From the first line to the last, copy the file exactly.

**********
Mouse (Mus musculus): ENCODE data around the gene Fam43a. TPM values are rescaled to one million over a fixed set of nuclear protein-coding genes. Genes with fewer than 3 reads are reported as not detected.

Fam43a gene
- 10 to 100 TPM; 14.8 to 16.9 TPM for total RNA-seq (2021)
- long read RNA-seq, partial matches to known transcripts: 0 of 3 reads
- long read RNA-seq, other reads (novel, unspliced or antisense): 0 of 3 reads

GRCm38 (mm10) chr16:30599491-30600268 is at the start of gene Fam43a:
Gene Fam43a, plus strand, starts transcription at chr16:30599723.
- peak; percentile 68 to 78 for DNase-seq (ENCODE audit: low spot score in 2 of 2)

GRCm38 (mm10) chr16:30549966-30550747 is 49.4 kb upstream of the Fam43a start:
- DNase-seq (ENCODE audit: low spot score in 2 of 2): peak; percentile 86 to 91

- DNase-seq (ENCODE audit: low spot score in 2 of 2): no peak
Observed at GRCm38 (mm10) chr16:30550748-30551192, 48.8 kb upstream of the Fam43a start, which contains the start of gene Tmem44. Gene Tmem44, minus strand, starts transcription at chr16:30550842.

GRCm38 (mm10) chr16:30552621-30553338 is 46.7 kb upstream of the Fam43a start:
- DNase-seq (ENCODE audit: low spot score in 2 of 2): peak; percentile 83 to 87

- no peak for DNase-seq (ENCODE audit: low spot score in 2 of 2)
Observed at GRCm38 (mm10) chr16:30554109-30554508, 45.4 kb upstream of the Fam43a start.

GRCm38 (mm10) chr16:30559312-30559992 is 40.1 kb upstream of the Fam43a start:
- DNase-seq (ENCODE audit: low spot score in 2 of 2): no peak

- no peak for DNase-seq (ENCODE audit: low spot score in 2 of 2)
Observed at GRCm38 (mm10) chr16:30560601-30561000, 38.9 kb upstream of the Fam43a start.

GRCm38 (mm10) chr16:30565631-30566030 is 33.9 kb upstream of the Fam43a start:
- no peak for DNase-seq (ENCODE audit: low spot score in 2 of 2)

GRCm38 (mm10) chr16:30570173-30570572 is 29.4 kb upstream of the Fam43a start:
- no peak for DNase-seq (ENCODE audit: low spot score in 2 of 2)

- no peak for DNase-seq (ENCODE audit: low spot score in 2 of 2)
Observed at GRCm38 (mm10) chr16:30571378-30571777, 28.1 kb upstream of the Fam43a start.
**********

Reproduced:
Mouse (Mus musculus): ENCODE data around the gene Fam43a. TPM values are rescaled to one million over a fixed set of nuclear protein-coding genes. Genes with fewer than 3 reads are reported as not detected.

Fam43a gene
- 10 to 100 TPM; 14.8 to 16.9 TPM for total RNA-seq (2021)
- long read RNA-seq, partial matches to known transcripts: 0 of 3 reads
- long read RNA-seq, other reads (novel, unspliced or antisense): 0 of 3 reads

GRCm38 (mm10) chr16:30599491-30600268 is at the start of gene Fam43a:
Gene Fam43a, plus strand, starts transcription at chr16:30599723.
- peak; percentile 68 to 78 for DNase-seq (ENCODE audit: low spot score in 2 of 2)

GRCm38 (mm10) chr16:30549966-30550747 is 49.4 kb upstream of the Fam43a start:
- DNase-seq (ENCODE audit: low spot score in 2 of 2): peak; percentile 86 to 91

- DNase-seq (ENCODE audit: low spot score in 2 of 2): no peak
Observed at GRCm38 (mm10) chr16:30550748-30551192, 48.8 kb upstream of the Fam43a start, which contains the start of gene Tmem44. Gene Tmem44, minus strand, starts transcription at chr16:30550842.

GRCm38 (mm10) chr16:30552621-30553338 is 46.7 kb upstream of the Fam43a start:
- DNase-seq (ENCODE audit: low spot score in 2 of 2): peak; percentile 83 to 87

- no peak for DNase-seq (ENCODE audit: low spot score in 2 of 2)
Observed at GRCm38 (mm10) chr16:30554109-30554508, 45.4 kb upstream of the Fam43a start.

GRCm38 (mm10) chr16:30559312-30559992 is 40.1 kb upstream of the Fam43a start:
- DNase-seq (ENCODE audit: low spot score in 2 of 2): no peak

- no peak for DNase-seq (ENCODE audit: low spot score in 2 of 2)
Observed at GRCm38 (mm10) chr16:30560601-30561000, 38.9 kb upstream of the Fam43a start.

GRCm38 (mm10) chr16:30565631-30566030 is 33.9 kb upstream of the Fam43a start:
- no peak for DNase-seq (ENCODE audit: low spot score in 2 of 2)

GRCm38 (mm10) chr16:30570173-30570572 is 29.4 kb upstream of the Fam43a start:
- no peak for DNase-seq (ENCODE audit: low spot score in 2 of 2)

- no peak for DNase-seq (ENCODE audit: low spot score in 2 of 2)
Observed at GRCm38 (mm10) chr16:30571378-30571777, 28.1 kb upstream of the Fam43a start.